In the Pacific, Scientists Discover a Living Fossil
Two years ago, in the ocean off the coast of Palau, scientist Jiro Sakaue was scuba diving when he entered a cave. Near the ground, he saw a strange creature that looked unlike any he’d ever seen before. He collected the animal and took it back to the lab, sharing it with Hitoshi Ida, another researcher. The two were confused—it looked like an eel, but it had several features they’d never seen before. After a lengthy analysis, during which they worked with Smithsonian icythologist Dave Johnson and others, the team released their findings yesterday. The eel is the only known member of an entirely new genus and species: Protoanguilla palau, shown in this video.
In the article, the team calls its find a “living fossil” because the eel most closely resembles fossil specimens rather than any living eels. It also displays some ancient characteristics that aren’t present even in eel fossils. “There are features that make it primitive with respect to all living eels, and a couple of things that make it primitive with respect to all eels including the Cretaceous forms, which go back a hundred million years,” says Johnson, who was the lead author of the paper.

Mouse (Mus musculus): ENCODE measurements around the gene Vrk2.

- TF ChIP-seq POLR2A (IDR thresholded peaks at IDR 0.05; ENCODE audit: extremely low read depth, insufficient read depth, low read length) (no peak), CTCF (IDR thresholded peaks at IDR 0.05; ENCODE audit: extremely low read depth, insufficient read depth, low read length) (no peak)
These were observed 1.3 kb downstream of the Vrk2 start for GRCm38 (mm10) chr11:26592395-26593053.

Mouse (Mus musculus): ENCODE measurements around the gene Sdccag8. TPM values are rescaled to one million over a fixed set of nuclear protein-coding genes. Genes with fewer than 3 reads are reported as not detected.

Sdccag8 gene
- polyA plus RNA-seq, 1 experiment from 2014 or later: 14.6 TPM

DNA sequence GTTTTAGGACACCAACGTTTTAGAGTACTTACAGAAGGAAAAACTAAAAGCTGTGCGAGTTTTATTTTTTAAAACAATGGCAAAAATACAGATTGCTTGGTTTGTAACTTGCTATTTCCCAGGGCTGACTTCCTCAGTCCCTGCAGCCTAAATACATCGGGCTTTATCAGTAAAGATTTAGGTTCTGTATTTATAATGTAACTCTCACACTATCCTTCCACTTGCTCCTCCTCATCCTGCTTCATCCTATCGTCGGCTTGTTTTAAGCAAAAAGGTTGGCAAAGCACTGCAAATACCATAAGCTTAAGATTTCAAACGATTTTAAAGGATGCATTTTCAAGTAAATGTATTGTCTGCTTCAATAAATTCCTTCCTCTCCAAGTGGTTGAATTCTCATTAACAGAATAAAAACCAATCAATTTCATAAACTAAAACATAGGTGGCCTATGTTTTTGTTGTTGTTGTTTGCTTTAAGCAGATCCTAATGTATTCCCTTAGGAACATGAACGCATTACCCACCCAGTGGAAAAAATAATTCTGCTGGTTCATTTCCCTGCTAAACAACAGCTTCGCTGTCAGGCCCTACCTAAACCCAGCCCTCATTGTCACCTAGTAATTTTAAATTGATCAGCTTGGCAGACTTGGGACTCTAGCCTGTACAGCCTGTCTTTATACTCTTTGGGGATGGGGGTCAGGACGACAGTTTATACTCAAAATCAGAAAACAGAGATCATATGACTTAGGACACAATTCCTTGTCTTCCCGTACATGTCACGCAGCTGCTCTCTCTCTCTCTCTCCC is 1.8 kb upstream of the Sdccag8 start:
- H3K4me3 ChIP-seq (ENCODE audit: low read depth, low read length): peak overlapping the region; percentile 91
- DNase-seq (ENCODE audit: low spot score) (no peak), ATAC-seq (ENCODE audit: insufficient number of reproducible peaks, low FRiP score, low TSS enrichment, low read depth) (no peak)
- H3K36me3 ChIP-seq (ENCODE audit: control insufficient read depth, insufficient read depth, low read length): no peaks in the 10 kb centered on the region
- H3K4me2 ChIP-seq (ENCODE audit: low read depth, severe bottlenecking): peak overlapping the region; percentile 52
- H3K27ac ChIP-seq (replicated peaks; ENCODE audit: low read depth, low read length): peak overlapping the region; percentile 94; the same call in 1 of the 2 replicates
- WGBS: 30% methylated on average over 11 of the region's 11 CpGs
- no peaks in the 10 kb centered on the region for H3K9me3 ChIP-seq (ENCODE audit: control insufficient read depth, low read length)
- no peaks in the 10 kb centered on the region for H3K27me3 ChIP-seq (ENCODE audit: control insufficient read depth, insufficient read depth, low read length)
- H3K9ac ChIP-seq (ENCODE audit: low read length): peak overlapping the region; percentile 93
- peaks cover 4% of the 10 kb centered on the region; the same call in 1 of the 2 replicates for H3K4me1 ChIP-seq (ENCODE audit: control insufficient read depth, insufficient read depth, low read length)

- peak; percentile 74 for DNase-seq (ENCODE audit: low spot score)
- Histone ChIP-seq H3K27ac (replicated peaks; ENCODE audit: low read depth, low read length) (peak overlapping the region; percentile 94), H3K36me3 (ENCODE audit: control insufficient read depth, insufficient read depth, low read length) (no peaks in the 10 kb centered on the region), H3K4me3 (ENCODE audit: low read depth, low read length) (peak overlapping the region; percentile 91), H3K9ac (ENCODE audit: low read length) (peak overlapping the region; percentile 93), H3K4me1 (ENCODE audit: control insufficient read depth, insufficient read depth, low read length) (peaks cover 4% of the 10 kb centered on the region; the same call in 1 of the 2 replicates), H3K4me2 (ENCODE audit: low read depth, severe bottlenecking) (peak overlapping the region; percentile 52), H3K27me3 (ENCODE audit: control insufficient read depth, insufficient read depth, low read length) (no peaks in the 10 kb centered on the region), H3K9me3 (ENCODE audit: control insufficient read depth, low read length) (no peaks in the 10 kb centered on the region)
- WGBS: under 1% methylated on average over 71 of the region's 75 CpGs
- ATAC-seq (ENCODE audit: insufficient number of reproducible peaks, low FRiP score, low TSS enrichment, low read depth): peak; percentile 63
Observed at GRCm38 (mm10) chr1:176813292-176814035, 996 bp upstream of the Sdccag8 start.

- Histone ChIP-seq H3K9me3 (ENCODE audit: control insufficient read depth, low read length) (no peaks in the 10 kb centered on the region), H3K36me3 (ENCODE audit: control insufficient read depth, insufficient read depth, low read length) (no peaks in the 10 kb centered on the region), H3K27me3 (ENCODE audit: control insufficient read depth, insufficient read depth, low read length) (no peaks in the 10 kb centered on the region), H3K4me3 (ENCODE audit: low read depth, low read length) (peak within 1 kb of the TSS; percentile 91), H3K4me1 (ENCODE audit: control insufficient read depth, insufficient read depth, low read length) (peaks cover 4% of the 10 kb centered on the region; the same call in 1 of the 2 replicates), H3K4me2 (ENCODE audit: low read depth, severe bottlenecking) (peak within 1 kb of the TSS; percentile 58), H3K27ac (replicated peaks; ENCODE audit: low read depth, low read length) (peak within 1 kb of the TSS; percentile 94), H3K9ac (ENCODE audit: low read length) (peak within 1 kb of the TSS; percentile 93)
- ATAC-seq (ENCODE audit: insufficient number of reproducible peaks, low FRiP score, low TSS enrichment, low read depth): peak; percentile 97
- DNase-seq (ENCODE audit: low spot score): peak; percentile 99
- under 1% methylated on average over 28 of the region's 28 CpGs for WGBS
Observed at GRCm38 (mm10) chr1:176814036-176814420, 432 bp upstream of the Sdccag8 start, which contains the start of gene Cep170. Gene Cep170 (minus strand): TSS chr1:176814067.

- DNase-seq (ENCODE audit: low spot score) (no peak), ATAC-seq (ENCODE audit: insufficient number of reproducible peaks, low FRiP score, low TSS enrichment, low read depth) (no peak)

P. palau has fewer vertebrae than typical eels and an upper jaw bone that is usually only found in other types of fish, among other features. At first, the team was unsure if the creature was truly an eel, but analysis of both the bodies and the DNA makeup of the ten specimens collected confirmed they were. Because it’s most similar to eels living way back in the early Mesozoic, roughly two hundred million years ago, P. palau has a distinct evolutionary lineage, and thus its own family too, Protoanguillidae.